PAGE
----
Mira Rahneva was born in 1981 in Sofia. He graduated from the Sofia Academy of Fine Arts "Acad. Iliya Petrov ", specialty" Painting "and master's degree at Sofia University" St. Kliment Ohridski "- specialty" Pedagogy and semiotics of fine arts ".
There are numerous solo exhibitions in Bulgaria and abroad. In recent years he has been a part of many collective exhibitions and plein airs in Sofia and the country: Art Fairy Gallery, Artur Gallery, Art Museum, Tandra, Fanita, Modulor, Red House, Astri ", UBB, UGSG, SU" Kl. Ohridski, Marbles Gallery, and Chappel House - St. Louis, North America.
Most of her paintings and illustrations have a strong poster effect. Built decorative, with symbolic images and symbolic elements, serpentine vibrant lines, strong color contrasts, rhythmic composition and shapes that inspire the movement of the whole. Many of the paintings are related to music, in particular jazz, as well as to Bulgarian national folklore and Eastern cultures, and the main image in them is often The woman in all her incarnations.
Connection / acrylic paint on canvas / 60 x 70cm
Mira Rakhneva is the author of dozens of illustrations and some of the covers of Prof. Randall Baker's books "Strange Places. Interesting people "," Transient changes "," Cold War in a hot place "„ He is also the author of the illustrations for the poetry collection "I Missed My Thoughts" (2018) by Petya Peicheva. Her paintings are in private collections in Bulgaria, Norway, the Netherlands, the United Kingdom, Canada, Poland, Zimbabwe, South Africa, Japan.
The personal writing and your own style in your works is very consistent and tightly built. Tell us about directions along the path to search and find! Can you also list the names of artists that inspire you, learn from, or continue to learn from?
I painted a lot back in my childhood, though chaotic and unconscious. I was six when my parents enrolled me in drawing classes at the community center and even then I got excited. We were painting in a room with older children who were preparing to apply to various art schools. Along with them, we, the little ones, were learning special techniques in drawing, strange, new terms. I remember how much I enjoyed "bread gum", making different pieces of it, like plasticine.
In fifth grade, I won a competition with a portrait of Rada Gospozhina from "Under the Yoke" - I had drawn it with colored pencils. This was a key moment, because my drawing teacher then gave me the idea to apply to art school after seventh grade, as I did. I graduated from the Art High School in Sofia and the "wheel turned". Although I went through academic training with sketches and nude models, I always ran away from this realism and rules. I build the images in my paintings decoratively, more illustratively and stylized, creating depth and movement mainly with spots and lines, more flat. The volume in most cases is obtained not from a smooth overflow of tones, but from pieces collected in a mosaic of different tones. I have a strong influence on the expressive language of "Secession" (Sezession - secession, separation, differentiation). I like to tell stories through drawings, to insert complex symbolism and allegorical images that have multi-layered meanings, changing according to the attitude of the observer.
The process for me is happening in waves. Sometimes weeks go by without holding the brush, and other times I paint almost obsessively for days and I don't see anyone. What I am now as an artist is mostly due to the awakening of my consciousness over time, and not so much to systematic, solid painting. Some time ago I was passionate about posters and experimenting in this field, and for several years I have been the author of the illustrations, as well as the appearance of some of the covers in the books of Prof. Randall Baker. These stops along the way have also influenced the way I create paintings. Everything is connected.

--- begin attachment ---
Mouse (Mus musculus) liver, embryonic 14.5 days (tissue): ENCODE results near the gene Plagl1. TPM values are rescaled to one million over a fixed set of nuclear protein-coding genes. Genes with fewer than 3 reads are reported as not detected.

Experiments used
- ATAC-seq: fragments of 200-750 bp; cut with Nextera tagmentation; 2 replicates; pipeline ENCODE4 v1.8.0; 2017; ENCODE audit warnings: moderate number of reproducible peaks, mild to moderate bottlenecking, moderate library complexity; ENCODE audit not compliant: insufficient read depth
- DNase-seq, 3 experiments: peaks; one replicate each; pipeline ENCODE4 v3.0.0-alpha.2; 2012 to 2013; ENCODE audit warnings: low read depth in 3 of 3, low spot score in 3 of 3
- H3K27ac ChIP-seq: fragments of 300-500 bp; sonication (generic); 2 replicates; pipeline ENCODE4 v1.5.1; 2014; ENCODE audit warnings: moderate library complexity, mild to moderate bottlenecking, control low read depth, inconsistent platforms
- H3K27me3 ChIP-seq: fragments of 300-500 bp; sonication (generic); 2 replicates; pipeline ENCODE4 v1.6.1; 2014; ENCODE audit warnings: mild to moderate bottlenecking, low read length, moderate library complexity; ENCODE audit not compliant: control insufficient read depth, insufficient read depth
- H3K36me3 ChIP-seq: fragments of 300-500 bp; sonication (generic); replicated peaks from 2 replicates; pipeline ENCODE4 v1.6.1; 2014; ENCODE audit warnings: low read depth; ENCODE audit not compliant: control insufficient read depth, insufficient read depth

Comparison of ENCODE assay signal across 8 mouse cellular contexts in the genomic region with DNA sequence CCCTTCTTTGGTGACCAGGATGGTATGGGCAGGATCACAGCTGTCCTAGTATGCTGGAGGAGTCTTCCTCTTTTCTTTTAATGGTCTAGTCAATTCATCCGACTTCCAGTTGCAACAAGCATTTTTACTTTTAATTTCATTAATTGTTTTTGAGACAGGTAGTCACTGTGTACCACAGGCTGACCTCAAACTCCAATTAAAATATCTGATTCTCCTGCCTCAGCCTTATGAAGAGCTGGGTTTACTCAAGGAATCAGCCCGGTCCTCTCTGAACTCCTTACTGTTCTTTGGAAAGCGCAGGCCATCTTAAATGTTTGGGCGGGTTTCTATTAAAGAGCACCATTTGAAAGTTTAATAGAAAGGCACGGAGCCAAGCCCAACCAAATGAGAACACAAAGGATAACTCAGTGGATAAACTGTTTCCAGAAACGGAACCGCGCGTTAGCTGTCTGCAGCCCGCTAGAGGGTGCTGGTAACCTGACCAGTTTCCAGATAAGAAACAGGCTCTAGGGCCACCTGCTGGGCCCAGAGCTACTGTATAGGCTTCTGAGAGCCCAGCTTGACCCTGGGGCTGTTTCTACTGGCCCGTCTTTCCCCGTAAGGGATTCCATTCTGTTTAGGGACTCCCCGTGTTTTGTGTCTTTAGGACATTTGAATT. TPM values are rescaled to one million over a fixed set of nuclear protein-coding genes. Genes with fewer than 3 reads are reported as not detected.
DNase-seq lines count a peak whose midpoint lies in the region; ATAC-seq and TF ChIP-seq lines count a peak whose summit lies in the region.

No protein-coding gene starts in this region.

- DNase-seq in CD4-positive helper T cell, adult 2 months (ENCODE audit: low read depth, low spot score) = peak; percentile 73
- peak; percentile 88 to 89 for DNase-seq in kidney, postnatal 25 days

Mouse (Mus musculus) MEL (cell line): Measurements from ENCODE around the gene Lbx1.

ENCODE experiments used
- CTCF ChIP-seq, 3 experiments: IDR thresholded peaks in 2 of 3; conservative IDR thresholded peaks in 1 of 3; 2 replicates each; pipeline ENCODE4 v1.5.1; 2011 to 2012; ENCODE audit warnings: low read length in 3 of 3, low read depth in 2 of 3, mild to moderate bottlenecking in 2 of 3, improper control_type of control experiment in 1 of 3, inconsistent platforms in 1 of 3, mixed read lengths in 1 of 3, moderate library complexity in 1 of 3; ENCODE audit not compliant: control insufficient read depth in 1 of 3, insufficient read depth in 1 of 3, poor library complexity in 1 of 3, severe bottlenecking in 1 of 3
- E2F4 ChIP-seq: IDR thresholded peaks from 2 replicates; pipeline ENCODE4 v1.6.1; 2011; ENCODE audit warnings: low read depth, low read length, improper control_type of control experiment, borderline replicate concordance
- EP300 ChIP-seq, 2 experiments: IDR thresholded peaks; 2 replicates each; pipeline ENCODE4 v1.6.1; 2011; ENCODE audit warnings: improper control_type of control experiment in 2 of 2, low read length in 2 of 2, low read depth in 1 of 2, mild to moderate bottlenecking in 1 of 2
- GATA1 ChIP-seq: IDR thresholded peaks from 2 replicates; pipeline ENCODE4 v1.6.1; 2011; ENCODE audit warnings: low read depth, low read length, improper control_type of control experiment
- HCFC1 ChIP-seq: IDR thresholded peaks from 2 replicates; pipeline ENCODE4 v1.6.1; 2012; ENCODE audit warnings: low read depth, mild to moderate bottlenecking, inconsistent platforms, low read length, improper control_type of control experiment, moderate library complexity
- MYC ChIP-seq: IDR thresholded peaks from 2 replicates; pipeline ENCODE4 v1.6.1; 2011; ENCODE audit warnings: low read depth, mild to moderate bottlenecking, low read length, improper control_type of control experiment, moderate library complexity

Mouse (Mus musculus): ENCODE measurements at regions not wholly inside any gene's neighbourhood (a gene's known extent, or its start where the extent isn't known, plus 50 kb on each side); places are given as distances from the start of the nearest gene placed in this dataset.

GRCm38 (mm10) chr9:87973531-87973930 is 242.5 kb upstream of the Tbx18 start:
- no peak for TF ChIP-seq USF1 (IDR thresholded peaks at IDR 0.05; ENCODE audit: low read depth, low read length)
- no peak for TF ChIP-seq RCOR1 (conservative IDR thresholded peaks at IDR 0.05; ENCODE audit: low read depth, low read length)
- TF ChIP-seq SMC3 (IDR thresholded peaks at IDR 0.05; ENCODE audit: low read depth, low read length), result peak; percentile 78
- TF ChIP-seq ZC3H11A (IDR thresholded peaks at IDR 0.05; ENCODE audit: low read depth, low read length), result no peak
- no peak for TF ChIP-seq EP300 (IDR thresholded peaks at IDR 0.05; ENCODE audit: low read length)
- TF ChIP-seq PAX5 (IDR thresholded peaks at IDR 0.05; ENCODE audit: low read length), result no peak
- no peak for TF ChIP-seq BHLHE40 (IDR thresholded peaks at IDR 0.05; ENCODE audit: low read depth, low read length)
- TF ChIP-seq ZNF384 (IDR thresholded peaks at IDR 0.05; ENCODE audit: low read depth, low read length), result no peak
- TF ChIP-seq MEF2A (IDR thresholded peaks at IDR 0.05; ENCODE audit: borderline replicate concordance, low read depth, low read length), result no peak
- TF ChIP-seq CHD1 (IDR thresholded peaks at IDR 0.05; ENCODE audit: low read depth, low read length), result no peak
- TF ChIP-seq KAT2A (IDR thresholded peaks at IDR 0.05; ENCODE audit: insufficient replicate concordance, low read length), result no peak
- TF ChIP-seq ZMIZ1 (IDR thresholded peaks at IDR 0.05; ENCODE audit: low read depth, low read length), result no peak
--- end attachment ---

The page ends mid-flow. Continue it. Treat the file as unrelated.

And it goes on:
Many artists are interesting to me and reflect on me as I discover new and new ones, often radically different in style, but sometimes something very small at first glance from the other person's world can open portals for you and transform you. Such have been for me Ivan Gazdov, Ivan Milev, Mikhail Vrubel, Egon Schiele, Alfons Mucha, Gustav Klimt, Aubrey Beardsley and others.
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Undoubtedly one of the very interesting motifs in your paintings is the presence of specific symbolism. Tell us about this second layer, beyond the directly visible?
Symbols have always been interesting to me. I drew all sorts of strange signs as a child, which only I understood, and after I started learning to paint at school, I almost forgot about them, until about ten years ago, when these allegorical signs returned to my paintings, already consciously. In fact, we are all more connected than we think. Many of these symbols, which are often recognized as typically Bulgarian, Indian, Mexican, African, etc., are common to many parts of the world, regardless of religion, are almost identical in depiction, and mean the same thing in local culture. Such an example is the "Rope", symbolizing eternal life, infinity and bringing happiness and prosperity to its owner.
To me the interest in folklore and the use of such motives in some of my paintings came a little unexpectedly. I had to come up with a topic for my diploma work at Sofia University, where I studied the Semiotics of Fine Arts. It needed to include text related to the subject under study ("Semiotics" is a scientific discipline that studies signs both individually and grouped in sign systems), as well as an exhibition of paintings drawn on the subject.